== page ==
On the afternoon of our return from Zimbabwe we were scheduled on a walk with the 2MZeds. As we were leaving the White House to walk over to their enclosure we saw Cara, the Lions Manager, in her pick-up truck announcing that she was on her way to pick up the cubs! Of course, all the staff and volunteers were abuzz with an excitement that would later turn to grumbling when we returned from the walk and discovered that we were tasked with cleaning out the crates the cubs had traveled from South Africa in. But afterwards, as a reward for our efforts, we got to go over and take a peek at the newest arrivals. We walked over to their enclosure as quietly as a couple of dozen people tingling with excitement can. They were still recovering from their long journey and adjusting to their unfamiliar surroundings, but they seemed to be in good spirits.
Over the course of the next couple of days the trio of sisters were named Namwala, Nembwe, and Nkoya. The fourth female was named Kasama; and the one male, her brother, was named Kovu. Kovu was easy to distinguish as he was much larger than all the females and was already acting like the protector of the pride. They were all between three and five months old and absolutely beautiful.
While they are now going out on walks, at the time we were fortunate to have the opportunity to cub-sit them during our last week at Lion Encounter, which gave us plenty of time to photograph these beautiful little lions and watch their personalities develop as they acclimated to their new home. It was a joyous time for staff and volunteers alike, but there were some questions that kept nagging at me, and continue to do so.
Since the promise of walking with lions is the number one draw for both tourists and volunteers, it was clear that Lion Encounter needed new walking cubs as the three sets currently in rotation were all getting too big to walk. But what happens now to Dendi and Damara, Zamfara and Zaria, and Munali, Madoda, and Zambezi? Will they spend all of their time in an enclosure until, if and when, they are released as members of a Stage Two pride? In the meantime, and maybe for all time, they will no longer get to run and play and stalk and chase outside the strict confines of a chain link fence. And they won’t get to hunt. Will the same happen to these five new cubs when they, too, get too big to walk with volunteers and clients?
At Antelope Park lions that have recently been retired from walking begin to go on Night Encounters, with the express intent of allowing them more opportunities to hone their hunting skills. At Lion Encounter and Victoria Falls there currently are no Night Encounters for the lions. I don’t know why this is; perhaps it’s related to land issues, staffing, or government policies, but it’s unfortunate. The only opportunity for the lions in Livingstone or Victoria Falls to continue developing the skills required for a semi-wild life would be if they were transported to Antelope Park, which has occurred before. But as the number of lions at this stage increases at AP, it decreases their opportunities to go on the coveted Night Encounters.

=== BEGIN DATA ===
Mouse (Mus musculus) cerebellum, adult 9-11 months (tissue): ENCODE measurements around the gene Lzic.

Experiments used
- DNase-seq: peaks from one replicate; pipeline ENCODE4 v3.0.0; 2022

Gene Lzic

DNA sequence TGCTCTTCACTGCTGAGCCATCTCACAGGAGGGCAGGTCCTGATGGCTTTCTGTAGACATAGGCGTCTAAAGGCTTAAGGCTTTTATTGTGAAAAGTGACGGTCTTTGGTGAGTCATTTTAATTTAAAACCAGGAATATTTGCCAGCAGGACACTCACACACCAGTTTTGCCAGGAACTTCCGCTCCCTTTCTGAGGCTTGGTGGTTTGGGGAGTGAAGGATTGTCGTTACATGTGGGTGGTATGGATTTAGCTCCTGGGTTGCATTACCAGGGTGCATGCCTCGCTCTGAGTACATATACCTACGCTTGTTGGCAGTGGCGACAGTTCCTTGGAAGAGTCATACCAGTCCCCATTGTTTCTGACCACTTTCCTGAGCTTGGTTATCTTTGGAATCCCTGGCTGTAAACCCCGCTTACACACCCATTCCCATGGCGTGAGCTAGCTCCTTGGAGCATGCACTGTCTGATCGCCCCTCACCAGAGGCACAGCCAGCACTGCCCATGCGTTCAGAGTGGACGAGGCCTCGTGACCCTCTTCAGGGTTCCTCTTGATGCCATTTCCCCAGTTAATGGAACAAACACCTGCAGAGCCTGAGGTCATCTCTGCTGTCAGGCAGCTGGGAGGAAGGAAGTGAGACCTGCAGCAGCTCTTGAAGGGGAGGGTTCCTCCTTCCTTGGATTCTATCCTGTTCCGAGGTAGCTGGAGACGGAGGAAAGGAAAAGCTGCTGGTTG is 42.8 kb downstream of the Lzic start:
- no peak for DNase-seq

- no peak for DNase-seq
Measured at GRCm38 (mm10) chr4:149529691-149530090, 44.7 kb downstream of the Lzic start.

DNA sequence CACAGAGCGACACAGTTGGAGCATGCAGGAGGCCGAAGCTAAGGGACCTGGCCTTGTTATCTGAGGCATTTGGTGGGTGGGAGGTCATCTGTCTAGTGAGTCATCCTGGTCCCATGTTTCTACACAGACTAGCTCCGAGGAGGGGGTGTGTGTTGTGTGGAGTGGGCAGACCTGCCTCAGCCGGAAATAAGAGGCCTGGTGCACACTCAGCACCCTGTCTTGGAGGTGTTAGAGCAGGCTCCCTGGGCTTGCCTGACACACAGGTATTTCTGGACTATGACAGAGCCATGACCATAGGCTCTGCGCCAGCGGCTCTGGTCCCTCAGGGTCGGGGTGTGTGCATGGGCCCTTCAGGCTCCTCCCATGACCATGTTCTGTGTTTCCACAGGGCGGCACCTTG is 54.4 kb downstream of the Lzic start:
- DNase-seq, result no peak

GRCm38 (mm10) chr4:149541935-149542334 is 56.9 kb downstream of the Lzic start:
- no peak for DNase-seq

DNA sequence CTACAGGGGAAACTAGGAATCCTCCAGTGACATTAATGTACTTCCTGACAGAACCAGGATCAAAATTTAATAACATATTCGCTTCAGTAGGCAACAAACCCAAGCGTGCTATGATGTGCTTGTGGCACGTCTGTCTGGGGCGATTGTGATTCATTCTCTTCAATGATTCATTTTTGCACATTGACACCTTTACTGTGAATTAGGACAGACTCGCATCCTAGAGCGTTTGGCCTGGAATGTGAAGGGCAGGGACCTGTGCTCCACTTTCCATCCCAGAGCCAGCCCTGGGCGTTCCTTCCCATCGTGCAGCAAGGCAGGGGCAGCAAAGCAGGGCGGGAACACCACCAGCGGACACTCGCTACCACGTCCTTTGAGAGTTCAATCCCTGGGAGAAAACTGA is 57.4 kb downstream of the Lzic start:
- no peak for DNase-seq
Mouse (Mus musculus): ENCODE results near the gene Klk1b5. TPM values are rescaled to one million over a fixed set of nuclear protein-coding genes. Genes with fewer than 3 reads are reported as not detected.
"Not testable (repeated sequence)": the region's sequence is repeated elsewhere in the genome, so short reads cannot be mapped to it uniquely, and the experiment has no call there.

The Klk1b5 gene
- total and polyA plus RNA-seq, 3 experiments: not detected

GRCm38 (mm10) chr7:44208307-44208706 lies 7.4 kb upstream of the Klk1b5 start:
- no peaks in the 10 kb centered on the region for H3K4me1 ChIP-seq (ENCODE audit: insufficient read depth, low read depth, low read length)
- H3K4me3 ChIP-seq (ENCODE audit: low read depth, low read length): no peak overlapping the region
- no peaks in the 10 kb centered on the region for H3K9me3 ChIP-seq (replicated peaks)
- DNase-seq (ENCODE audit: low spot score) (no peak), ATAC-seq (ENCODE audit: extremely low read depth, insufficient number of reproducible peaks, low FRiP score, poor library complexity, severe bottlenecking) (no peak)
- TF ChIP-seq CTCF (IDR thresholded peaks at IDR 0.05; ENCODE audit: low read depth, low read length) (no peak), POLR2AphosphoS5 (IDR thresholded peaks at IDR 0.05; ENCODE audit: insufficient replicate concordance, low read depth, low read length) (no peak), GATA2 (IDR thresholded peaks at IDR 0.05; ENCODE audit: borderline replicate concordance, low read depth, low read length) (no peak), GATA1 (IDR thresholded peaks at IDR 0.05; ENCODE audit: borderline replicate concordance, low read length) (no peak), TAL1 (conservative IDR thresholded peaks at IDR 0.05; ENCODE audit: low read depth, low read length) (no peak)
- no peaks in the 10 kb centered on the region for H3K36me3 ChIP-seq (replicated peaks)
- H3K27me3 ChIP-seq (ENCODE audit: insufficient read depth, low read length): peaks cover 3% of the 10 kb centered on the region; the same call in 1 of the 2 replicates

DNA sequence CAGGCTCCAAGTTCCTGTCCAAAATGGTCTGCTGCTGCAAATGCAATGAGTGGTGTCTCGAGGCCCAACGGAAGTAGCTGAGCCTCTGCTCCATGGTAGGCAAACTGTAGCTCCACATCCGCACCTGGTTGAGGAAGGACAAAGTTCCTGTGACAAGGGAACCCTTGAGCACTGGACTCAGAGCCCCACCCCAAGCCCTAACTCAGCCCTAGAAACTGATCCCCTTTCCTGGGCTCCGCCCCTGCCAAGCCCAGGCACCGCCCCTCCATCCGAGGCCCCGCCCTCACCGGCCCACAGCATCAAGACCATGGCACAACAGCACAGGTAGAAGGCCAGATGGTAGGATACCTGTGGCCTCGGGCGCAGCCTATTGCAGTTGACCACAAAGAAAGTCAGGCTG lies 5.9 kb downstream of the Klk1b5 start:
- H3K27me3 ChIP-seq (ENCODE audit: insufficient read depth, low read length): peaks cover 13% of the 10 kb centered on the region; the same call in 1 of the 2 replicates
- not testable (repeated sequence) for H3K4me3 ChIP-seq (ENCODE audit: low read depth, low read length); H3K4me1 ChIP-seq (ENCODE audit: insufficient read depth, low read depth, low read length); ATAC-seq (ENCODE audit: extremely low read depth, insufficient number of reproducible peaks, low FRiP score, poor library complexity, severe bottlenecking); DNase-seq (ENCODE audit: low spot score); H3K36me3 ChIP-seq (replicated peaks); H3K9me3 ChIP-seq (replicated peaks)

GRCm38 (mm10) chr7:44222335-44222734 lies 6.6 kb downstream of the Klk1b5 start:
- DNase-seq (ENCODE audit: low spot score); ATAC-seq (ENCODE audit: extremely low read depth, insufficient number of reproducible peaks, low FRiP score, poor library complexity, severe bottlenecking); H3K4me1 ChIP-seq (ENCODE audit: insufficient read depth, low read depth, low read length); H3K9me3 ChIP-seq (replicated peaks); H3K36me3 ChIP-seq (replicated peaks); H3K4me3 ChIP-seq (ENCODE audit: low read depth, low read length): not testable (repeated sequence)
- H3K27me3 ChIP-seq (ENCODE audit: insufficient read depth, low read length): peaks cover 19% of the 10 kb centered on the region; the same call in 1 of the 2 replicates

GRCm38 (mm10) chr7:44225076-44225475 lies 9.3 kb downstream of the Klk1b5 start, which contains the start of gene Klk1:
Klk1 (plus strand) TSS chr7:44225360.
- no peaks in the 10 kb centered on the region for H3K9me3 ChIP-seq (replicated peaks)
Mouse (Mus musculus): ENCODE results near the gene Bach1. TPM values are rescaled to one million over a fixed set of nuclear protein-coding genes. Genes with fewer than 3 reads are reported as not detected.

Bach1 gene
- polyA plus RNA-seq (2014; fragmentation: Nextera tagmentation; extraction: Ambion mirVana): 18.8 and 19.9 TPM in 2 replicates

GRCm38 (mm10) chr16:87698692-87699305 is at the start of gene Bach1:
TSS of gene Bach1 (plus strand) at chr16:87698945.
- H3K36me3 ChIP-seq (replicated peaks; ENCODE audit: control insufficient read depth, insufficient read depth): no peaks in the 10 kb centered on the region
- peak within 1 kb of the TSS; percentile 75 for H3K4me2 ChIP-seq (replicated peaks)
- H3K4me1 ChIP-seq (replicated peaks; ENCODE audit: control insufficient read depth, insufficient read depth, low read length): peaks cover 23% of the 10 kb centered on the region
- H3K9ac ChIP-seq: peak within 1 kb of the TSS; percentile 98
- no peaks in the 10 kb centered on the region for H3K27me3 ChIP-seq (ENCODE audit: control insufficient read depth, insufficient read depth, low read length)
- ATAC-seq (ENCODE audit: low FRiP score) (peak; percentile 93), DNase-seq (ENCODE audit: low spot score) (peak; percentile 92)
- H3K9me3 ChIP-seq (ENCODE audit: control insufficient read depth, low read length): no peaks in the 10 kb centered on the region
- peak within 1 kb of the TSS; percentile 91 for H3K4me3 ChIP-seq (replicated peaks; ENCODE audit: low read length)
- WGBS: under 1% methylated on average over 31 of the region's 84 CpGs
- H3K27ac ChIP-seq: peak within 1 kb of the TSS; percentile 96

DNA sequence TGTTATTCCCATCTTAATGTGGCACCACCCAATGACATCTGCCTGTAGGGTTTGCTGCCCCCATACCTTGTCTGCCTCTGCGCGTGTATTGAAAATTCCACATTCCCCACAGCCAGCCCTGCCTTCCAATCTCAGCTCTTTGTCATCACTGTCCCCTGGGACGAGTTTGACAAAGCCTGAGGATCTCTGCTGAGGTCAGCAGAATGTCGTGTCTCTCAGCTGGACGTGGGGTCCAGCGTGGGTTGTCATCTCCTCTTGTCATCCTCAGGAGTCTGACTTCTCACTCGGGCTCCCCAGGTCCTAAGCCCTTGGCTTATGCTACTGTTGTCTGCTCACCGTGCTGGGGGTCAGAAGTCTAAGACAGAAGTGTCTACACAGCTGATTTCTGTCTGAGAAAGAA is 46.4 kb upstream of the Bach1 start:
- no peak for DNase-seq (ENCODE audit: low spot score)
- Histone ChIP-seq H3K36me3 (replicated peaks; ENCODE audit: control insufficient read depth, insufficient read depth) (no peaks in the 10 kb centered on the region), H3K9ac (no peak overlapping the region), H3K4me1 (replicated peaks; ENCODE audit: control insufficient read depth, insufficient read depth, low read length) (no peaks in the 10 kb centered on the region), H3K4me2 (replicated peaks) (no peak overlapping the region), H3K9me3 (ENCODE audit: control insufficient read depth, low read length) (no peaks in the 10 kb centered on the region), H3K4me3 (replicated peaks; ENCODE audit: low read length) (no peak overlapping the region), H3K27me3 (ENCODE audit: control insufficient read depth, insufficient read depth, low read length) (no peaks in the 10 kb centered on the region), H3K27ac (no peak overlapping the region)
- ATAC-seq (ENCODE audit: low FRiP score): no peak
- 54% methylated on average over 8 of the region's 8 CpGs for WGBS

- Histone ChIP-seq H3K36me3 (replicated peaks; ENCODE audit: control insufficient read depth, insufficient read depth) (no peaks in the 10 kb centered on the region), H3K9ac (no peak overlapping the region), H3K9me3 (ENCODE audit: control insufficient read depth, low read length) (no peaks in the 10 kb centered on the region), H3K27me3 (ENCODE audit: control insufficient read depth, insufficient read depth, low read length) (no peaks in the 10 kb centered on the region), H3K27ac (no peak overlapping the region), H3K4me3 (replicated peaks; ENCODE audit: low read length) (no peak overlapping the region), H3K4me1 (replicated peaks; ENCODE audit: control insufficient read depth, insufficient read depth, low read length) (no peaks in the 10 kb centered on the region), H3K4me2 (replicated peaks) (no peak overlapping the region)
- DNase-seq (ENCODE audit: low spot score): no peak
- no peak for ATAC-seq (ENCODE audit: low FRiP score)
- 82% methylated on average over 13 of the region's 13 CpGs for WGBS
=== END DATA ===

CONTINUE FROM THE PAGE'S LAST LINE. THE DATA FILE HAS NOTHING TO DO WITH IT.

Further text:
Without Night Encounters will these lions lose the skills that have been so carefully cultivated in them? Will they ever get to a Stage Two release? They might, and my fingers are crossed that they will, but it would be overly optimistic to expect every lion that comes through the gates at Lion Encounter (and Victoria Falls and Antelope Park) will have that opportunity. And we can’t forget about the lions who have previously been retired from walking that are already waiting for their turn. Then there are the cubs that will someday replace Namwala, Nembwe, Nkoya, Kasama, and Kovu. In fact, as of this writing there are four new cubs at Lion Encounter recently born to Subi – Songwe, Sadiki, Sekani and Sarabi. Another lioness, Nyika, is said to be pregnant as well. And on and on it goes.
I know ALERT is working tirelessly on funding and creating new release sites, and there are plans in place. They have signed an agreement with the government of the Republic of Burundi to help manage five protected areas and to re-introduce the lion population. There are also talks about a future release site in Victoria Falls. But even these projects are probably twelve-to-eighteen months out before any lions can be released in them. Land and financing aside, it takes time to acquire and build the fencing around the sites, construct waterholes if needed, stock the sites with game, and, if it’s a Stage Three site, with predators, as well as obtaining the necessary permits if lions are going to be transported across borders. The five new arrivals at Lion Encounter will be retired from walking by then, but what are their chances of getting released when there will be so many others already in line ahead of them at all three sites?
While things may change in the future, at present there doesn’t seem to be the money or the land to release all the lions in the program that are ready or near-ready, and if they continue to breed and bring in new cubs the backlog will become larger and larger. It’s this vicious cycle that breaks my heart. So while I tried to be in the moment and just enjoy these beautiful little lions, I worry for their future and for the future of all the lions that I have come to know and love. I know without a doubt that each and every lion is very well cared for and loved and that it is ALERT’s goal to release these lions into the subsequent stages in order to build up the wild lion population, but I can’t get away from the knowledge that, except for a lucky few, many of these lions don’t have much more of a future than spending their remaining years in an enclosure.